My dear wife showed all her character and courage tonight and attended her first proper game of rugby, which I am glad to say was a very pleasing win by Ulster over the Scalets. I am not sure how long it will take the various extremities of our bodies to recover from standing on the baltic terraces, but it was worth it. To her credit, Mrs Sharky did enjoy the experience and we appreciated a good display from the Ulstermen, not least a fine try from Danielli which warmed our spirits, if not our toes. How long before we brave another game I wonder...?

Wednesday, December 3, 2008

The Duke slays St George

Still a little stiff and tired with ringing ears from last night, I must experess my huge enjoyment of another Duke Special extravaganza at St. George's Market last night. The event was somewhat unusual, with a big supporting lineup introduced by local guy Paul Currie who led us through an eclecitic mix of harp music, bluegrass, comedy and rock music. The list included Paul Pilot, who was in Duke's band later on, Tim Minchin, (who appears to have been separated at birth from Duke), Cahier No. 9, The Lowly Knights (who I am sure were very good but we couldn't hear their accoustic set in the middle of the crowd!) bizzarre but entertaining New Yorker, Jason Trachtenburg

Duke's set began with 3 new ones, as he worked his way down the track list of the new CD; the striking "Mockingbird Wish Me Luck" kicked things off followed by the instant hit "Sweet Sweet Kisses" and "Those Proverbs We Made in the Winter Must End". He went on to intersperse the new with the familiar for almost 2 hours of pure genius.
If anyone had concerns that the new material would not be up to the high standard Duke Special has set, they should be properly dispelled by last night's performace. Although the crowd took a while to get into some of the quieter ones, they clicked immediately with the fun "Flesh & Blood Dance", the grower, "Let Me Go" and, of course, "Diggin' an Early Grave". All the favourites were on the set list and the band were just superb; where else can you get the unique and hillarious talents of Chip Bailey, the superb musicianship of Ben Castles, backed with great quality on drums, base, guitar (Paul Pilot) and a Hammond Organ player who wore face bandages the whole way through!?!

Duke made the full use of the venue (literally, being in the crowd 3 times) and the set (including standing on top of his piano, rather precariously!) but mostly in how he fed off the electric atmopshere, as he uniquely does. He was clearly loving the experience and we loved him back, as he skillfully controlled the pace and atmosphere the whole way through and kept us longing for more right through the night, even after being on our feet almost 5 hours.

The encore, a perfect end to the evening, included a couple of fantastic cover versions, starting with Van Morrisons "Orangefield" sung a cappella and very movingly. We were treated to a unique version of "Freewheel" with Duke, his piano and a slide guitar accompanyment, which was also very powerful. Tim Minchin joined the band for the finale of "Our Love Goes Deeper that This" which left the guest singer seeming in total shock at the reaction of the audience who were, by this time, firmly in the palm of the Dukes hand.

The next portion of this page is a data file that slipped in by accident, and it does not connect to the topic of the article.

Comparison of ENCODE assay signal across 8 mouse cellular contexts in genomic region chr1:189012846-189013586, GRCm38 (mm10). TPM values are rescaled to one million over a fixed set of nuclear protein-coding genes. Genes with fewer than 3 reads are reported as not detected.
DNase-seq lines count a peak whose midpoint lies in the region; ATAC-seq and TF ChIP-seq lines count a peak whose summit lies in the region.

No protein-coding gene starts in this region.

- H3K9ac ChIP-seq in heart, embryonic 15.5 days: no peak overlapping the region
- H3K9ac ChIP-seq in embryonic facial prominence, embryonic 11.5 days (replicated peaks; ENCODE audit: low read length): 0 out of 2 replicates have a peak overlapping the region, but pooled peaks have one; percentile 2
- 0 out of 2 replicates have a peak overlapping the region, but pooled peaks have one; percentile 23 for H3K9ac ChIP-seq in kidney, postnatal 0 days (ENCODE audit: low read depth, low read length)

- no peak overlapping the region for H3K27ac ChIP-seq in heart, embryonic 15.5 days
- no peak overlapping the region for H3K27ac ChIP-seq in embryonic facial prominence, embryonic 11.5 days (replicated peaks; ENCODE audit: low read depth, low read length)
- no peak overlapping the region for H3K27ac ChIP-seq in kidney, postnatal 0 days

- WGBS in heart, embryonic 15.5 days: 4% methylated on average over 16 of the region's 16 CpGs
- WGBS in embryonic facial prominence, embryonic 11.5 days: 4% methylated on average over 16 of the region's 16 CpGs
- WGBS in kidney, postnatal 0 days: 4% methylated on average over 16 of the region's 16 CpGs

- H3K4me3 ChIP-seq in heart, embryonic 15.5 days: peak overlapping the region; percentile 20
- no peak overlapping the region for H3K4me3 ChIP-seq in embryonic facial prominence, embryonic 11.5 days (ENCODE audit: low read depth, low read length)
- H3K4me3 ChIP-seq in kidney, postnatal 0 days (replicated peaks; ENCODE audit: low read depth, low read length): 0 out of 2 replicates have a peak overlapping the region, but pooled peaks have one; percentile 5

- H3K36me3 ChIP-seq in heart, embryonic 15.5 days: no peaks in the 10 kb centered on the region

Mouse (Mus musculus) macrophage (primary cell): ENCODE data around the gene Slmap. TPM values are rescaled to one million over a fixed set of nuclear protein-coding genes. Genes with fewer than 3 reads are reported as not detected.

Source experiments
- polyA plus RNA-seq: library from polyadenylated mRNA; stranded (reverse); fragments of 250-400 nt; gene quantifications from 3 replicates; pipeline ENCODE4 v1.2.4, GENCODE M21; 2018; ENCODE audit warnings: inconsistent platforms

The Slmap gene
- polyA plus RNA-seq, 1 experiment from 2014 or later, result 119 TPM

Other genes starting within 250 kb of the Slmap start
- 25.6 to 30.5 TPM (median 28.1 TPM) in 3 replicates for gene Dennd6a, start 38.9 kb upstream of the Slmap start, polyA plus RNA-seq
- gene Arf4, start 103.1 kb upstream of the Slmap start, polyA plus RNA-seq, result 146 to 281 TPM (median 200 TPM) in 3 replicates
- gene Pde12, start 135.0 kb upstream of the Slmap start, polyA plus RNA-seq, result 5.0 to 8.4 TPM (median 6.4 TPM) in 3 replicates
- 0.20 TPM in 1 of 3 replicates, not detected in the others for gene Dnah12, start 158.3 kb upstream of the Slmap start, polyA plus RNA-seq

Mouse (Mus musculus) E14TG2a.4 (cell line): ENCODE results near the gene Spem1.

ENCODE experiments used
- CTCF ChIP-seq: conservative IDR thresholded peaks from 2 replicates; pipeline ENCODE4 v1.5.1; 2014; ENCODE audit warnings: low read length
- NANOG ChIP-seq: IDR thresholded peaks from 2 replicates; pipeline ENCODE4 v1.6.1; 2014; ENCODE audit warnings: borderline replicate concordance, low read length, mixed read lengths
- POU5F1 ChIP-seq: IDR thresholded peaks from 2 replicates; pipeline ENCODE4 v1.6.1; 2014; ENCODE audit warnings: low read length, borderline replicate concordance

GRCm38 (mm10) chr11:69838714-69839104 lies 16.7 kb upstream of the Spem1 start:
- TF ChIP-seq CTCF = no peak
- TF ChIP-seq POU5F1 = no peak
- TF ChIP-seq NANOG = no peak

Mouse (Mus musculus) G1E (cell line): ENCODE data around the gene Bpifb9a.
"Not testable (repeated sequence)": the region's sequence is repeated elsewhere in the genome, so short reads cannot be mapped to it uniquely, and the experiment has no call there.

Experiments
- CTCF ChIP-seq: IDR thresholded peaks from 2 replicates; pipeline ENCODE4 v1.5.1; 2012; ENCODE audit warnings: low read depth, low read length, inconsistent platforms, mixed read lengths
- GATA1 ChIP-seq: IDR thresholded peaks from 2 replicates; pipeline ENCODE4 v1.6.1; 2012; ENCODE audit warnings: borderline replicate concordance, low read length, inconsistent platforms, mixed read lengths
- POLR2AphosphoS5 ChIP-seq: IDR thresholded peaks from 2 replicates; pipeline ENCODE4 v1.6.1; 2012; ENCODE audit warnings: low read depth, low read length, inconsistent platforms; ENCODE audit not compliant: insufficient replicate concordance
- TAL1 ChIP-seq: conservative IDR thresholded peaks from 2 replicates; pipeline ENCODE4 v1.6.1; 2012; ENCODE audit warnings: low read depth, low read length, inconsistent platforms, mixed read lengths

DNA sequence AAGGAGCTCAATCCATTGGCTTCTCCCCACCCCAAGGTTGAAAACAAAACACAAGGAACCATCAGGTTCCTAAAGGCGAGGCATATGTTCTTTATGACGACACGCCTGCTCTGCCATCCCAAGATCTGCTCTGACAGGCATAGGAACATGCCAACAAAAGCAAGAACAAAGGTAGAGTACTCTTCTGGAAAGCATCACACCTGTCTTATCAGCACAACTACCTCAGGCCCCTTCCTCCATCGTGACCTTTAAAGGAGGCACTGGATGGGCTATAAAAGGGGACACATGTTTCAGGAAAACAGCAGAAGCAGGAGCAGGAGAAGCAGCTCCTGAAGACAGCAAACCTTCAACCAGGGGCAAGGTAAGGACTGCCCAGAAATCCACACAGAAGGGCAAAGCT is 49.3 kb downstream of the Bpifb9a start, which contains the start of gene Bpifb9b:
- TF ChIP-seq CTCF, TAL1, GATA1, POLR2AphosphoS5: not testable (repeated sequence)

The other cover was a powerful version of the old Specials song, "Ghosttown". The irony of this won't be lost on anyone; this song used to be an accurate description of Belfast but, as Duke said, not any more, and the emergence of St. Georges Market as a wonderful gig venue is testimony to how the city has changed and come alive. The ghosts of St Georges will have been proud that one of this city's finest musicians has taken yet another Special step forward to proving himself to be one of the best performers anywhere around.

Monday, December 1, 2008

The fine line between being salt and being ridiculous

Interesting to hear of West Sussex RC Cleric, Christopher Jamison, who has come out strongly against the Disney corporation. He accuses them of "exploiting spirituality" to sell its products and of turning Disneyland into a modern day pilgrimage site. Pointing out the tendency for Disney to give children morals, he points out their underlying aim to sell a lot of merchandise, thus making lots of money and helping to drive a materialistic culture.

Innevitably, of course, he has come in for a lot of stick over this - see Damian Thompson of the Telegraph for one, although I think his main point is that if we are to be critical of Disney in this way, there are plenty of other equally worthy targets. Many will be less balanced in their criticism of this stance, but it does cause me to ask a question. Where is the line between challenging our culture, especially with a spiritual motivation, and just looking (or indeed being) ridiculous? Of course, at times we need to be prepared to say things that are unpopular and risk ridicule.

Is it so awful that Fr Jamison has suggested true happiness may involve living more simply? Is that not a Biblical message? It is not possible to truely judge what he has said second hand from the press, but it did make me think. I wonder if I was important enough to have my comments ridiculed, would I say anthing worth making fun of?